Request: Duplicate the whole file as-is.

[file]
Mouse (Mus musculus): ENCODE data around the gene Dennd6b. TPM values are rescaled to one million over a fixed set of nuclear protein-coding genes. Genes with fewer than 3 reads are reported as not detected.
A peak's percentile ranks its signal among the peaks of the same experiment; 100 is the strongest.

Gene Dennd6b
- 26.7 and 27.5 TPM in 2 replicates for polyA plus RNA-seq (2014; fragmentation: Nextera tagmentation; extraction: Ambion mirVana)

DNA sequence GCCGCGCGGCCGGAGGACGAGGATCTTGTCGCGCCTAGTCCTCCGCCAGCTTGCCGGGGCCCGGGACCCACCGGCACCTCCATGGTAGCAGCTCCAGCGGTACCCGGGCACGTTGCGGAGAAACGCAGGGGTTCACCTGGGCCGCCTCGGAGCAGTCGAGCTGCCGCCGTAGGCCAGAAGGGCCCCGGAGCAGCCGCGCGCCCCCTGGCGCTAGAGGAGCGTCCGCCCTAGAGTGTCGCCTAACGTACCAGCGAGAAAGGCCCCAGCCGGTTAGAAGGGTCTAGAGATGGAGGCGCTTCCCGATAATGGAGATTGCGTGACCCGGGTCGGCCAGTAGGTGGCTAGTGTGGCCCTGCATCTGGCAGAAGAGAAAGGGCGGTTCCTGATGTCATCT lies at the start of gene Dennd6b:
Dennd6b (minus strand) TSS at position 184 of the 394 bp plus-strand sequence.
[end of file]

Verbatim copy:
Mouse (Mus musculus): ENCODE data around the gene Dennd6b. TPM values are rescaled to one million over a fixed set of nuclear protein-coding genes. Genes with fewer than 3 reads are reported as not detected.
A peak's percentile ranks its signal among the peaks of the same experiment; 100 is the strongest.

Gene Dennd6b
- 26.7 and 27.5 TPM in 2 replicates for polyA plus RNA-seq (2014; fragmentation: Nextera tagmentation; extraction: Ambion mirVana)

DNA sequence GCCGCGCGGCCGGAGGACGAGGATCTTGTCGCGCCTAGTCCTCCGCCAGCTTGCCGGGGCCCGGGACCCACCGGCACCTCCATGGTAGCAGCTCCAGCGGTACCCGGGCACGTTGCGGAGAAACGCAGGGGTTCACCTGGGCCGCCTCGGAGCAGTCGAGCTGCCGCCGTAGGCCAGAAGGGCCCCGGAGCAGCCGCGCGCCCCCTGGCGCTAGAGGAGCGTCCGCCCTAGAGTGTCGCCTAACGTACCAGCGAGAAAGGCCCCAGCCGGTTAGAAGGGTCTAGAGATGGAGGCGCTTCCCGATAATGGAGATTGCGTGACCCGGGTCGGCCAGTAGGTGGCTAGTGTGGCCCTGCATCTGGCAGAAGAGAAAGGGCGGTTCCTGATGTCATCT lies at the start of gene Dennd6b:
Dennd6b (minus strand) TSS at position 184 of the 394 bp plus-strand sequence.